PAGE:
Copyrights and all that

By David
23rd July 2022

This site

First of all, just to reiterate my Legal page, nnless otherwise noted on the relevant page all the text on this website is my own and is thus copyrighted by myself (David Vines). Again unless otherwise noted on the relevant page you may copy and reuse the text as long as you abide by the terms of the Creative Commons License Creative Commons Attribution-NonCommercial-ShareAlike 4.0 International License.

The copyright in the images used on this website has various different copyright owners varying by the image. If you click on the image you should be taken to the attachment page for the image where details of the copyright owner will be stated and the license used by this website to the image. For images where I'm the sole copyright owner again you may reuse the image in your work as long as you abide by the terms of the Creative Commons License Creative Commons Attribution-NonCommercial-ShareAlike 4.0 International License.

A (short) history of Copyright Law as it applies to the UK

It's worth remembering why England decided to control the reprinting and republishing of creative works in the first place. The clue is in the title of the relevant 1662 act: "An Act for preventing the frequent Abuses in printing seditious treasonable and unlicensed Books and Pamphlets and for regulating of Printing and Printing Presses" - in other words the original motivation was to allow for easier censorship of printed books and pamphlets. The printers and publishers found the act to be very useful - its actual implementation allowed them to have a monopoly over the text of documents and when the act lapsed in 1695, the publishers successfully lobbied parliament for a new act to have a similar effect arguing that authors had a natural and inherent right of ownership in what they wrote (knowing there was little an author could do with such rights other than sign them over to a publisher).

That first copyright act, the Statute of Anne, provided for a copyright term of 21 years1 (which could be renewed a single time for an additional 14 years). There was two justifications for allowing the monopoly - to allow the copyright owner to earn money from the work and for the Encouragement of Learned Men to Compose and Write useful Books.

Of course over time the length of the copyright term has increased. In 1814 the initial term was extended to 28 years and, if the author was still alive at the end of that term, could be extended to the end of their natural life. 1842 saw the term extended to the greater of either 42 years or the life of the author plus seven years (this change also removed the need for the copyright term to be renewed). 1886 saw the international copyright act (needed to give effect to the Berne Convention) while in 1911 a new copyright act repealed all the other copyright laws and replaced them with a single act2. The 1911 copyright act introduced a copyright term of the life of the author plus 50 years. It also clarified that copyright exists in both published and unpublished works since it is deemed to exist from the moment of the works creation.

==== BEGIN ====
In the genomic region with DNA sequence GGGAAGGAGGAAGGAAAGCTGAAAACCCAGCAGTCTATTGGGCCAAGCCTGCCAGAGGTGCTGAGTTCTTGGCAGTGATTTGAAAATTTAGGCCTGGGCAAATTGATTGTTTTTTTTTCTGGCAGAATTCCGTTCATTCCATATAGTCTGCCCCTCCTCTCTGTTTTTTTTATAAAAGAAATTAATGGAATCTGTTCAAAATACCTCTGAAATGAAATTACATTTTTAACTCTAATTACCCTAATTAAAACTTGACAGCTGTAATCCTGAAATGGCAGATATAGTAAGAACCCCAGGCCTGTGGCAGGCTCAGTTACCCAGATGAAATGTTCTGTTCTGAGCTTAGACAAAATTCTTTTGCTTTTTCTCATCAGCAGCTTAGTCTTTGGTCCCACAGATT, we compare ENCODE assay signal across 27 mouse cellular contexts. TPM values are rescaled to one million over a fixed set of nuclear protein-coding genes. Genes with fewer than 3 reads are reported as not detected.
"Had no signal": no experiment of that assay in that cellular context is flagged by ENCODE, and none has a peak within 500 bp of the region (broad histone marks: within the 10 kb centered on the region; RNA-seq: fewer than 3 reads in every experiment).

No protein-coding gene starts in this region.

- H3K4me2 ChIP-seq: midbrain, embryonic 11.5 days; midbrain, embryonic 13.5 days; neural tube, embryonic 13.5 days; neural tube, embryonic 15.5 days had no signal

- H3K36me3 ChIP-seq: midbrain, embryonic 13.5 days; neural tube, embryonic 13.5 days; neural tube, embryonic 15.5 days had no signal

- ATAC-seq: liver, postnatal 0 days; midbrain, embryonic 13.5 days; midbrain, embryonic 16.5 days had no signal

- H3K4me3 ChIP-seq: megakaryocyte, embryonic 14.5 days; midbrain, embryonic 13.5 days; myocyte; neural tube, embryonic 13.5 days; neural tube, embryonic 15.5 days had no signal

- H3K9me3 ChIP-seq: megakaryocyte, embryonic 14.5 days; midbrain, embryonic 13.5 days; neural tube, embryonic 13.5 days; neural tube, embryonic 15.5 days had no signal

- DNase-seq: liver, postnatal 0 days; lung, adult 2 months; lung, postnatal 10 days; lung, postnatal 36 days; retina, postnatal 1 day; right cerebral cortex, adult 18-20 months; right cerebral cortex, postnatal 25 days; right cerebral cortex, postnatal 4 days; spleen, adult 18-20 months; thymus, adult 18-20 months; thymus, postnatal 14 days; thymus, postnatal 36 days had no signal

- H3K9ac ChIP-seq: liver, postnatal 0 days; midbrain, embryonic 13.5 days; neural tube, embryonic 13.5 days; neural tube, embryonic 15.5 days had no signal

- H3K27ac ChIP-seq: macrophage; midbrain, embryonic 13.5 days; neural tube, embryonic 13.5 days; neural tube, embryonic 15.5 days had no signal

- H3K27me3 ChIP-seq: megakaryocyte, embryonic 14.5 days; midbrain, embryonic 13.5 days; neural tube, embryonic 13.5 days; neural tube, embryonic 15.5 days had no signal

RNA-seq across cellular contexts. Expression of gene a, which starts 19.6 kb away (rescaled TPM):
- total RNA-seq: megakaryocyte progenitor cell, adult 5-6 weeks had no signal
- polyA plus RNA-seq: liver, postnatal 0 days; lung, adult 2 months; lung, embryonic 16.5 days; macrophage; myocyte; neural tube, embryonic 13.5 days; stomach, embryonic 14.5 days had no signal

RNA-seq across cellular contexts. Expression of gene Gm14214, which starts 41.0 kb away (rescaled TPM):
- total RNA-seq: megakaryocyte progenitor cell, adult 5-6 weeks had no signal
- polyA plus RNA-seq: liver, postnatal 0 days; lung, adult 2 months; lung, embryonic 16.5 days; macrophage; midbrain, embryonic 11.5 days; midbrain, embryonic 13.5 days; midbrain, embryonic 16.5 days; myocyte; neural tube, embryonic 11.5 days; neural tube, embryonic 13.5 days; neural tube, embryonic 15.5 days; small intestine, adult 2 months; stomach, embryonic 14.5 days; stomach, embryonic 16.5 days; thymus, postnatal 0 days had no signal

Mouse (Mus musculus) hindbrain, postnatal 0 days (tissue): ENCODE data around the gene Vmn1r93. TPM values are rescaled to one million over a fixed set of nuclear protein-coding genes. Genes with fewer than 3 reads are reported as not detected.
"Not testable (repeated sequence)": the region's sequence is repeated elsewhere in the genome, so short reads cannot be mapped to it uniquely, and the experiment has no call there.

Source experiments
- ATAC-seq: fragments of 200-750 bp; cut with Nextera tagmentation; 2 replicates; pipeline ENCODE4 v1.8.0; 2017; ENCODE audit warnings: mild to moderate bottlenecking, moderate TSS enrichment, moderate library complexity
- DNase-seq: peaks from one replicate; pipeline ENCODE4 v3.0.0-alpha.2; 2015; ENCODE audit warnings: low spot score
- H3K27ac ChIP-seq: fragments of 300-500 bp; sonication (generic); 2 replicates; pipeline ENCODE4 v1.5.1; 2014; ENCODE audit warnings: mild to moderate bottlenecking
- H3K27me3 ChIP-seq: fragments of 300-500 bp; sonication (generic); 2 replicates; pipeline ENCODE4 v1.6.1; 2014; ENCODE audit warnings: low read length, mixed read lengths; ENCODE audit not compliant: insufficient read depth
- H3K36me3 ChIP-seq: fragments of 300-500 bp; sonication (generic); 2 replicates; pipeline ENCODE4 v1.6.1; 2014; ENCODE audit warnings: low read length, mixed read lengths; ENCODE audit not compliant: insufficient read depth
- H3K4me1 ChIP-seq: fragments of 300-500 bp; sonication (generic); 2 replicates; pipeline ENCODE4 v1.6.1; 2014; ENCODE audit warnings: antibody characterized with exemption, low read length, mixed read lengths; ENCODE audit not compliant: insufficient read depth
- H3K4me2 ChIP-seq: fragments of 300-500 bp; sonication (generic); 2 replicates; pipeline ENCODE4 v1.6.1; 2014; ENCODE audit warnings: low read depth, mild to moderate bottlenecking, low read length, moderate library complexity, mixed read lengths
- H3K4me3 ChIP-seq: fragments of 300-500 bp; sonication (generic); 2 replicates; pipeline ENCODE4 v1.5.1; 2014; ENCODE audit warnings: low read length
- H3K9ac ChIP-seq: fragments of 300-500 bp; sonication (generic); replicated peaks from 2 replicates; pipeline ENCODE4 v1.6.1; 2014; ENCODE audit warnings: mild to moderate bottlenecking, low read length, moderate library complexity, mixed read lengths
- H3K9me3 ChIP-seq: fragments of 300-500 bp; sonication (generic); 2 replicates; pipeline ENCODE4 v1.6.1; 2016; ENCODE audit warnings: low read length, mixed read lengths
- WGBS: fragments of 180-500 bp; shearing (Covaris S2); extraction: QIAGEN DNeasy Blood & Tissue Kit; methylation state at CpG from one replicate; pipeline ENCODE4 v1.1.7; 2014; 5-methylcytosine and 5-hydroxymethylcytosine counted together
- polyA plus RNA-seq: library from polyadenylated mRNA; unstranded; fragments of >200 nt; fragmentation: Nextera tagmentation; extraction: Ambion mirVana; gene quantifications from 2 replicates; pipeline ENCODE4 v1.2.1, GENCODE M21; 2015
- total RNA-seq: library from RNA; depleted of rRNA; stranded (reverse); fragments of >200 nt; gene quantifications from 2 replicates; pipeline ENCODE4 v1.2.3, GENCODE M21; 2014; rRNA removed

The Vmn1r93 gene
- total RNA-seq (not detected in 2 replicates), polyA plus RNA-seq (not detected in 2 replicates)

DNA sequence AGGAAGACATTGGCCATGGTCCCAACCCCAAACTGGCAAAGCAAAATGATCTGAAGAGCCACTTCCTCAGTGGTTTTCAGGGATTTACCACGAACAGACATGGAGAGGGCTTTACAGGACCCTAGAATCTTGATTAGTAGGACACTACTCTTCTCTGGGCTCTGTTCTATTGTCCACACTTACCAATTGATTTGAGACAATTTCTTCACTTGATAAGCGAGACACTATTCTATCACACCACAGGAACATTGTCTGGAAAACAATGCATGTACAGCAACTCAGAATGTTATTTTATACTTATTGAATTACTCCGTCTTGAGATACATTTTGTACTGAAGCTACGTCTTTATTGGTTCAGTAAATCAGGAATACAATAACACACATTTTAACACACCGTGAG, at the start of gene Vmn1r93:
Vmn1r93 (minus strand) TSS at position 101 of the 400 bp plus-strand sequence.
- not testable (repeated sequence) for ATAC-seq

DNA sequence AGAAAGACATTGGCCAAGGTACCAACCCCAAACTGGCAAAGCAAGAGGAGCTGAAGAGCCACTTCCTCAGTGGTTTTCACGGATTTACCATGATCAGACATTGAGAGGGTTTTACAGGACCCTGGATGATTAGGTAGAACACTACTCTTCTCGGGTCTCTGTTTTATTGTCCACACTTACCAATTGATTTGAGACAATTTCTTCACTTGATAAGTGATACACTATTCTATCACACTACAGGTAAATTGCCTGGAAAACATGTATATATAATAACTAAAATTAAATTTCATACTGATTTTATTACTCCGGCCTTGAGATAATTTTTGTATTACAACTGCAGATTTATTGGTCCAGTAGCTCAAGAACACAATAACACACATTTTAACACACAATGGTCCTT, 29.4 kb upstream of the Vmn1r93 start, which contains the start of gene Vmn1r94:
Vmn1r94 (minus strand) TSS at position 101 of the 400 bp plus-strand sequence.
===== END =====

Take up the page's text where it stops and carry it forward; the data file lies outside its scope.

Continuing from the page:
Then followed more revisions with the 1956 act, the 1968 design act and the 1988 copyright act. In 1995 the copyight term was extended to life of the author plus 70 years (and note that, unlike all the previous extensions, this new extension applied even to works where the old copyright term had already ended, i.e., quite a few works went back into copyright.

Personal view

In my personal view lifetime of the author plus 70 years3 is an inordinately long time for a work to remain under copyright. There is a good reason for copyright to exist4 - to encourage authors to create works. However the effect on orphan works5 basically prevents those works from being used as a basis for further creative works for a long time6.

So I would personally revert to a system where the initial copyright term is quite short (the original 21 year term seems appropriate). I would, however, allow renewal of the copyright term to be indefinitely renewable (say once every fourteen years) for an exponentially increasing fee. The initial fee would need to cover the cost of maintaining a register of works where the copyright term had been extended. If the fee then doubles for each extension that would encourage works to leave copyright as and when it is no longfer profitable to maintain the copyright.


  1. or just 14 years if the work was published before 11 April 1710
  2. To be fair the situation had become very complicated by that stage with different rules covering different works such as photographs
  3. It's the calendar year of the author's death that is key marker here, i.e., works lose their copyright on the 1st of January of the year following the seventh anniversary of the author's death
  4. Though there is an argument that in a world where it didn't exist works would still be created - however since getting a copy of the work would imply that you would be permitted to create more copies yourself the cost of getting that copy would start off very high indeed - which probably leads to a world where the pool of successful authors is quite small)
  5. Works where it is basically impossible to determine who nows owns the copyright following the death of the author (or, for many works, even finding out the author and/or what happened to the publishing company who, presumably, either purchased the copyright from the author (often as a work for hire) or had a copyright license
  6. Note: US Copyright Law has all works published before January 1, 1927 to be in the public domain. This does not apply in the UK - see this flowchart to determine how long the copyright for a work lasts in the UK - though the TL;DR is that if the author is unknown and the publication date is before 1951 it is in the public domain.